topic are just a replication of antiblackness and lock in racial
hierarchies.
Kang 23:
2 1. Claire Jean Kim, 2. April 21, 2016, 3+4. Opinion The trial
of Peter Liang and confronting the reality of Asian American
privilege, Los Angeles Times, 5. Accessed 11/2/16, 6.
http://www.latimes.com/opinion/opinion-la/la-ol-peter-liangasian-american-privilege-20160421-snap-story.html, 7.
Professor of Asian American studies and political science at UC
Irvine. She is the author of the award-winning book "Bitter
Fruit: The Politics of Black-Korean Conflict in New York City.",
8. No page.
3 1. Jay Caspian Kang, 2. 2016, 3+4. How Should AsianAmericans Feel About the Peter Liang Protests?, New York
Times, 5. Accessed 11/2/16, 6.
http://www.nytimes.com/2016/02/23/magazine/how-shouldasian-americans-feel-about-the-peter-liang-protests.html?_r=1,
7. Jay Caspian Kang is an American writer and editor, most
known for his sports articles for Grantland, for which he
worked as an Editor until December 2013. He currently serves
as the science and technology editor for The New Yorker's

All these anxieties, born out of these small but crucial referendums on our place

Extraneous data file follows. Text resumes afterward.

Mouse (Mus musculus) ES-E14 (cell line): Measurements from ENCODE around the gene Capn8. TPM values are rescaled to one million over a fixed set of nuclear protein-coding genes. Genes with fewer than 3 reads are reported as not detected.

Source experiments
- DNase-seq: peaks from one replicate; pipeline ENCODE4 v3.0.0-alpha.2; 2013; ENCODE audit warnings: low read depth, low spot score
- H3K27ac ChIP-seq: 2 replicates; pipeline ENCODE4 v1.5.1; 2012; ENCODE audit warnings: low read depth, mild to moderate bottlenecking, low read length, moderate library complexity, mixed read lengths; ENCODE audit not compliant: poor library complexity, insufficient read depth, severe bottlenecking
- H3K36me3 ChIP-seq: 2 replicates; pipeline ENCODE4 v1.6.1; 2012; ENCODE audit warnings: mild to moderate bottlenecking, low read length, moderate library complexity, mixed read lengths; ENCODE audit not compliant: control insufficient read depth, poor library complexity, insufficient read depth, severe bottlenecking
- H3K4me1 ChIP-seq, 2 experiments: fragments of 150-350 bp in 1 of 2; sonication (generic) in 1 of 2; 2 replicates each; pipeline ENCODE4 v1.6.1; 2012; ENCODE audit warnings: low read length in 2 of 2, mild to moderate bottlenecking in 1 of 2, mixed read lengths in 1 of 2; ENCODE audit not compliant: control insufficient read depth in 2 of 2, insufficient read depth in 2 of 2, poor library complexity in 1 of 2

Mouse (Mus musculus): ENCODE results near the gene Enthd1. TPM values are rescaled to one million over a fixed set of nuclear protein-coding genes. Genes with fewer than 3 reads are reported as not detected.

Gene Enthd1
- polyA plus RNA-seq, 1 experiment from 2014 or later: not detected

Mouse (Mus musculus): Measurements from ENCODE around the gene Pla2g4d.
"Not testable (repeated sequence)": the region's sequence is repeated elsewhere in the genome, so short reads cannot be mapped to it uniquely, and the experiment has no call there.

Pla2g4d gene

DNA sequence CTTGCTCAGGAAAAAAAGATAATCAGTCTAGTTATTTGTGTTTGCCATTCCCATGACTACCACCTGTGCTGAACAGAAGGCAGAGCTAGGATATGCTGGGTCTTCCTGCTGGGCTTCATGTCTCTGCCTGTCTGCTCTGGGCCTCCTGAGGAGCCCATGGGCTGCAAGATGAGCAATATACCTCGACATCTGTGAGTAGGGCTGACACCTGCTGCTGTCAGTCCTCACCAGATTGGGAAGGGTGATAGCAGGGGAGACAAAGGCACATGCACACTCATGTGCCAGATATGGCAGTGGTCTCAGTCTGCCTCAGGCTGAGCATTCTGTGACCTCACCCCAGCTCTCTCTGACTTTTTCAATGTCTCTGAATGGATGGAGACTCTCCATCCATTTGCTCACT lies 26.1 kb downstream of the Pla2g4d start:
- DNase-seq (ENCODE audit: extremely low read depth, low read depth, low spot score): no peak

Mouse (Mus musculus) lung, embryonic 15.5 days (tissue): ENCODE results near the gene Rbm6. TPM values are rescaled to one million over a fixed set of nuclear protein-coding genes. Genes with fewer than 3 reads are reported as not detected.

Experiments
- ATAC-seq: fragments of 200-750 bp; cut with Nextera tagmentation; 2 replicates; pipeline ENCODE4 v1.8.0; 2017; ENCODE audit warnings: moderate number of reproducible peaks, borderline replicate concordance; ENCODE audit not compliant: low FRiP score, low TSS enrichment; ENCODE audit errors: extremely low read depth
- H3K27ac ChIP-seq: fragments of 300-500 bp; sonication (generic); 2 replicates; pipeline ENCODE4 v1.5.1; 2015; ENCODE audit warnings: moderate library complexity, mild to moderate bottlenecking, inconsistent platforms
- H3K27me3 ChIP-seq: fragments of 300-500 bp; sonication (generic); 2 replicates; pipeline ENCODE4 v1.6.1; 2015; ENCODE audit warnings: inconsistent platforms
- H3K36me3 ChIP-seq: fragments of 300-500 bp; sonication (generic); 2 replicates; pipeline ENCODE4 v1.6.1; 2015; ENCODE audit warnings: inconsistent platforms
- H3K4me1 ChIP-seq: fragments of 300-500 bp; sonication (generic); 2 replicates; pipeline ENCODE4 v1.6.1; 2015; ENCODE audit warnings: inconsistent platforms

AND

and the criminal-justice system

ignore the inconvenient singularity of Liangs

conviction?
My advocacy is to use the 1AC as a conscientizing protest of
the reentrenchment of antiblack and anti-Asian oppression of
the USFG that would take place through limiting qualified
immunity and as an affirmation of the Asian responsibility to
confront antiblackness the underlying power structure of
white supremacy means that the only people actually catching
heat if we limit qualified immunity would inevitably be people
of color.
Conscientization allows oppressed debaters to name their
world and understand the ways they relate to it in educational
spaces such as debate: this is a starting point for real world
change.
Osajima in 20074:
Conscientization for these respondents meant being able to
name their world. That is
AND

individual lives. Their descriptions of this process were quite consistent and similar.
Thus, acts of protest like the 1AC are essential to allowing
Asian-Americans to conscientize themselves by developing a
properly founded grammar to challenge oppression and to
investigate their relationships with racial hierarchies this is
the way we build coalitions.
Elements blog., 8. No page.
4 1. Keith Osajima, 2. 2007, 3 + 4. REPLENISHING THE RANKS:
Raising Critical Consciousness Among Asian Americans;